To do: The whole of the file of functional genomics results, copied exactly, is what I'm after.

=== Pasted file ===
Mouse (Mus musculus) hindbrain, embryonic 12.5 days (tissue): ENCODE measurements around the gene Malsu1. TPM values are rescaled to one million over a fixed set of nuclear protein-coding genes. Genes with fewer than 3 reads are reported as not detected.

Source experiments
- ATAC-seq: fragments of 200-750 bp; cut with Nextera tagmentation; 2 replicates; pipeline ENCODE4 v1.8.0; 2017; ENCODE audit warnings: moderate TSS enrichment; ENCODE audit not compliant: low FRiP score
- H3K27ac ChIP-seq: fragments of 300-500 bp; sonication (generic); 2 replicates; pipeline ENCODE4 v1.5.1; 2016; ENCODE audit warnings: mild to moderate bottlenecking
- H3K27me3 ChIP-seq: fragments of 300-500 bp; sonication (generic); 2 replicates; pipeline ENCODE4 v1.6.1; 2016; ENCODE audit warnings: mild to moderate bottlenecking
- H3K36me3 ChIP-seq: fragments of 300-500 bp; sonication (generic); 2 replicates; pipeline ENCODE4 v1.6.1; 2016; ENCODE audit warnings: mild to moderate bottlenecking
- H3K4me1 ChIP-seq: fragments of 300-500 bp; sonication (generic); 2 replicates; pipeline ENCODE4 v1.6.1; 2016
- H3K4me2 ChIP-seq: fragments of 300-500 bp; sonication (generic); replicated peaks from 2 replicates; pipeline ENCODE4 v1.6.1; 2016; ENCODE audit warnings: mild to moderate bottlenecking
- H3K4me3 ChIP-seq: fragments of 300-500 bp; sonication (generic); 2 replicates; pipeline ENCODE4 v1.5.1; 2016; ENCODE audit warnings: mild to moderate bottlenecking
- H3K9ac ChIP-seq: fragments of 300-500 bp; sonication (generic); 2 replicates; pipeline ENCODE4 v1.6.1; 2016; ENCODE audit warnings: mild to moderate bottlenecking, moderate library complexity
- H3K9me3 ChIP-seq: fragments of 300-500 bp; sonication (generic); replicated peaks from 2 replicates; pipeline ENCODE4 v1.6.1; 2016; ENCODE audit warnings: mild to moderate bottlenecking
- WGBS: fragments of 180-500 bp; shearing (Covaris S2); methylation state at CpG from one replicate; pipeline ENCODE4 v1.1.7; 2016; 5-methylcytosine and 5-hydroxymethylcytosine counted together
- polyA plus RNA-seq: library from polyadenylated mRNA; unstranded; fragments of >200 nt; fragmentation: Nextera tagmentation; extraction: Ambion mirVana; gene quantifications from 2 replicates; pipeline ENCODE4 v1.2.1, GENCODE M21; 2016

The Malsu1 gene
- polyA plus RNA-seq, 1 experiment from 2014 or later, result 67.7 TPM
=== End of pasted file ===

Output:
Mouse (Mus musculus) hindbrain, embryonic 12.5 days (tissue): ENCODE measurements around the gene Malsu1. TPM values are rescaled to one million over a fixed set of nuclear protein-coding genes. Genes with fewer than 3 reads are reported as not detected.

Source experiments
- ATAC-seq: fragments of 200-750 bp; cut with Nextera tagmentation; 2 replicates; pipeline ENCODE4 v1.8.0; 2017; ENCODE audit warnings: moderate TSS enrichment; ENCODE audit not compliant: low FRiP score
- H3K27ac ChIP-seq: fragments of 300-500 bp; sonication (generic); 2 replicates; pipeline ENCODE4 v1.5.1; 2016; ENCODE audit warnings: mild to moderate bottlenecking
- H3K27me3 ChIP-seq: fragments of 300-500 bp; sonication (generic); 2 replicates; pipeline ENCODE4 v1.6.1; 2016; ENCODE audit warnings: mild to moderate bottlenecking
- H3K36me3 ChIP-seq: fragments of 300-500 bp; sonication (generic); 2 replicates; pipeline ENCODE4 v1.6.1; 2016; ENCODE audit warnings: mild to moderate bottlenecking
- H3K4me1 ChIP-seq: fragments of 300-500 bp; sonication (generic); 2 replicates; pipeline ENCODE4 v1.6.1; 2016
- H3K4me2 ChIP-seq: fragments of 300-500 bp; sonication (generic); replicated peaks from 2 replicates; pipeline ENCODE4 v1.6.1; 2016; ENCODE audit warnings: mild to moderate bottlenecking
- H3K4me3 ChIP-seq: fragments of 300-500 bp; sonication (generic); 2 replicates; pipeline ENCODE4 v1.5.1; 2016; ENCODE audit warnings: mild to moderate bottlenecking
- H3K9ac ChIP-seq: fragments of 300-500 bp; sonication (generic); 2 replicates; pipeline ENCODE4 v1.6.1; 2016; ENCODE audit warnings: mild to moderate bottlenecking, moderate library complexity
- H3K9me3 ChIP-seq: fragments of 300-500 bp; sonication (generic); replicated peaks from 2 replicates; pipeline ENCODE4 v1.6.1; 2016; ENCODE audit warnings: mild to moderate bottlenecking
- WGBS: fragments of 180-500 bp; shearing (Covaris S2); methylation state at CpG from one replicate; pipeline ENCODE4 v1.1.7; 2016; 5-methylcytosine and 5-hydroxymethylcytosine counted together
- polyA plus RNA-seq: library from polyadenylated mRNA; unstranded; fragments of >200 nt; fragmentation: Nextera tagmentation; extraction: Ambion mirVana; gene quantifications from 2 replicates; pipeline ENCODE4 v1.2.1, GENCODE M21; 2016

The Malsu1 gene
- polyA plus RNA-seq, 1 experiment from 2014 or later, result 67.7 TPM